Iran's former President Mahmoud Ahmadinejad, who made his name on the international stage as a hardliner and for his unflinching anti-Israeli rhetoric, will not seek re-election in 2017.

Ahmadinejad, who pursued nuclear expansion for Iran throughout his tenure as President from 2005 to 2013, had been believed to be seeking re-election to his former post after he began touring the country.

However, it would appear that the firebrand has taken the advice of the country's Supreme Leader Ayatollah Ali Khamenei who warned Ahmadinejad not to seek a third term after his contested 2009 election result plunged Iran into uncertainty.

"By the grace of God, I am proud to continue as a small soldier for the revolution," Ahmadinejad wrote. However, it was believed Ahmadinejad's contest of the election held in May 2017 could reopen old wounds.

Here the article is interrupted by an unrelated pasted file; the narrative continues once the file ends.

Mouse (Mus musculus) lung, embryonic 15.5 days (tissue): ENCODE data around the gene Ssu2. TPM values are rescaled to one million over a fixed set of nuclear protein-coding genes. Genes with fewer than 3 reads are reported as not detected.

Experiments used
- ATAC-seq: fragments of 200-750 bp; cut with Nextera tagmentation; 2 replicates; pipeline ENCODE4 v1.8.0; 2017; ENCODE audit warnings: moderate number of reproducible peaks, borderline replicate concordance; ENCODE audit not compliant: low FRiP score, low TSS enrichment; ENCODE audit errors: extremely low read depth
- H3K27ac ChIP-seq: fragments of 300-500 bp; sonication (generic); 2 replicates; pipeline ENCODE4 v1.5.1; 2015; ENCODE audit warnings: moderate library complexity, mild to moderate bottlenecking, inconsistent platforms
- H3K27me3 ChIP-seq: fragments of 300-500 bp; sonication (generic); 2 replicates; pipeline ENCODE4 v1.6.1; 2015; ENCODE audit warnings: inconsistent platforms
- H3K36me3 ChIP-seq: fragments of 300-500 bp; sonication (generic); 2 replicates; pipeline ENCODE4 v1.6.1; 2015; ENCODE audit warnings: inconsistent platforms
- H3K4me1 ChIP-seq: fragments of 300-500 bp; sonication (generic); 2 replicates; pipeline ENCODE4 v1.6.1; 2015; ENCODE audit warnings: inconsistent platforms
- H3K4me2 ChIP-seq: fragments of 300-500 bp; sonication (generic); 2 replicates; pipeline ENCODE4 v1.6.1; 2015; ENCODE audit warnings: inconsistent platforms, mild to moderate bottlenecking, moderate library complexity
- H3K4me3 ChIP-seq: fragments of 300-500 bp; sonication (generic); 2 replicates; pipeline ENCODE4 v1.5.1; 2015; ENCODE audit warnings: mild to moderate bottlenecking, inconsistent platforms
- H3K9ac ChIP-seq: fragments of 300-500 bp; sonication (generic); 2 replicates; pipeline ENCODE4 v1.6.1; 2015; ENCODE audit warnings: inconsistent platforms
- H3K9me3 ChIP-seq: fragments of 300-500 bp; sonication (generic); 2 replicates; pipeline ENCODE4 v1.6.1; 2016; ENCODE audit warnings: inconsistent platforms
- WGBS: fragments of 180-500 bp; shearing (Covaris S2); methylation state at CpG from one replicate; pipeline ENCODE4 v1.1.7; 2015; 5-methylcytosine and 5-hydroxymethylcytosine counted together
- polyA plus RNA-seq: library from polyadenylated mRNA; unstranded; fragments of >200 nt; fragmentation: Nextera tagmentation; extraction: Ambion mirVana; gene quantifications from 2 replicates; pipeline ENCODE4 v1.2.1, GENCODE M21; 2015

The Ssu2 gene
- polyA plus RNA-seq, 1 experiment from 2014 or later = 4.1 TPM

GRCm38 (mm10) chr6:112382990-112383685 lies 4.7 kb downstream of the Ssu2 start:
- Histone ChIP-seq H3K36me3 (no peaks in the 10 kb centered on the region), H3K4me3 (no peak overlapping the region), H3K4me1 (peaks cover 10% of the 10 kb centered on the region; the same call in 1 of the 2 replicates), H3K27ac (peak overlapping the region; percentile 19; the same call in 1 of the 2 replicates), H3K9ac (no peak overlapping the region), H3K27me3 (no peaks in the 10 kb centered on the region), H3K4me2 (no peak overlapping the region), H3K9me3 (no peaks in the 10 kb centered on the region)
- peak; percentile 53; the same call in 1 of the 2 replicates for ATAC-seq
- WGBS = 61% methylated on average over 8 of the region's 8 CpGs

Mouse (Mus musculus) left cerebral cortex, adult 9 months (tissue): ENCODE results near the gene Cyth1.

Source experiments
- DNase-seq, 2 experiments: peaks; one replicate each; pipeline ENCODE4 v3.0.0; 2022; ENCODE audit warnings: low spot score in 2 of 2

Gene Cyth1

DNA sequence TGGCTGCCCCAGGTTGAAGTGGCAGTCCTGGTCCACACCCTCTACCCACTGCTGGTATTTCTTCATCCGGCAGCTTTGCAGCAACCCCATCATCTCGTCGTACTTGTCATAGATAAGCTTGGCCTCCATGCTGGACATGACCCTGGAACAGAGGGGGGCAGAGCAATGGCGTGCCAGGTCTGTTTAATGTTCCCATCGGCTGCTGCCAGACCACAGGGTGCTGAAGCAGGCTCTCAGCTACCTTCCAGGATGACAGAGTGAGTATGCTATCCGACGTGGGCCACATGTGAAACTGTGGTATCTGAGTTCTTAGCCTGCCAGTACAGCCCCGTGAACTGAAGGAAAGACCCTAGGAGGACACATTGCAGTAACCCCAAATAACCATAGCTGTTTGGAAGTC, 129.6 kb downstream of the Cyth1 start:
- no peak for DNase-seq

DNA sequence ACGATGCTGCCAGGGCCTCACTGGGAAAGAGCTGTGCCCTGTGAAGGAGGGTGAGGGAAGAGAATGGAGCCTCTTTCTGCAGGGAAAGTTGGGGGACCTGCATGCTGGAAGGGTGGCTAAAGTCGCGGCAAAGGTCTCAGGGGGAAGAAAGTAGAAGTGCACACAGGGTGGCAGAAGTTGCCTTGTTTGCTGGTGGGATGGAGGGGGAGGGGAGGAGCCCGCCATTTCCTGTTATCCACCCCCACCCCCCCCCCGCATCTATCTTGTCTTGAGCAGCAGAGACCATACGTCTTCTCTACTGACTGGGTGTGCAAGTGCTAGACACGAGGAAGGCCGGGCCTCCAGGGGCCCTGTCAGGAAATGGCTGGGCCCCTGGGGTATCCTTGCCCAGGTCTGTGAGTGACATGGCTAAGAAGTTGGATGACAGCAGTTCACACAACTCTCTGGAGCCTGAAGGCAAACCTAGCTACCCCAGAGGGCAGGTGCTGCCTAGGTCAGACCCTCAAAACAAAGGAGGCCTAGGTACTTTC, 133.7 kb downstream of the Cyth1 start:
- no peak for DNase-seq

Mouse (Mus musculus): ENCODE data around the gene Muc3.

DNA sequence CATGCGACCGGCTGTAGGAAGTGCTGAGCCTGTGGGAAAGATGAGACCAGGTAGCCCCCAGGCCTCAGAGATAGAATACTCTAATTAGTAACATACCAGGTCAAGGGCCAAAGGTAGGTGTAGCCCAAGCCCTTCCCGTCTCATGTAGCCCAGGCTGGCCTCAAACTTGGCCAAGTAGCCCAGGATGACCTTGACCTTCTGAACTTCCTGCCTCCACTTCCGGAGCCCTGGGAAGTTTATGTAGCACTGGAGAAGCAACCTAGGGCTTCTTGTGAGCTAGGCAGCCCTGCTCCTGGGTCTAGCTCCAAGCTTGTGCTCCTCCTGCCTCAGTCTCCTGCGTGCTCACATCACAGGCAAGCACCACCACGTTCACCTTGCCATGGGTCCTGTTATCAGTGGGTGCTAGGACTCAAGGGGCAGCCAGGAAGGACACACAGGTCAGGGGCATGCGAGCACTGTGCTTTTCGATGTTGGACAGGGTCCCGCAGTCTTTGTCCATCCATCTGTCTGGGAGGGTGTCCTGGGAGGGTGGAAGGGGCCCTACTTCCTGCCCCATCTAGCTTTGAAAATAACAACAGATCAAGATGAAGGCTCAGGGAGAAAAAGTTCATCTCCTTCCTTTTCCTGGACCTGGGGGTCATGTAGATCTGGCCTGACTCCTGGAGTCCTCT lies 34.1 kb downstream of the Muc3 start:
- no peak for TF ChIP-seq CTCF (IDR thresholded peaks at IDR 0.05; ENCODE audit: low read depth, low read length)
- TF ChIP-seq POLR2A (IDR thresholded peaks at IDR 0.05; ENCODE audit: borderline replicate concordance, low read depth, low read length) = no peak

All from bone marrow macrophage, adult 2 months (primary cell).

His last election sparked massive protests in the country, which were met with a widespread crackdown. Thousands were detained in the aftermath, dozens killed and yet more tortured.

Analysts believed Ahmadinejad could have posed a strong challenge to moderate incumbent President Hassan Rouhani, who has presided over a rapprochement with the west and particularly the US.

"You advised me it's not expedient to run and I announced my obedience, following my explanations of my plans," Ahmadinejad wrote in a letter to Khamenei. "I hereby inform you regarding the supreme leader's considerations, I have no plan for next year's elections."

Ahmadinejad used his position on the international stage to deny the scale of the Holocaust and regularly call for the destruction of Israel.

Two of his former vice presidents have been jailed for corruption since he left office –and Iran's economy suffered under the pressure of US sanctions, worsened by suspicions Khamenei was seeking a nuclear weapons programme.

With Ahmadinejad now out of the running it is unclear who hard-line factions in Iran will put forward as a candidate with the ability to beat Rouhani.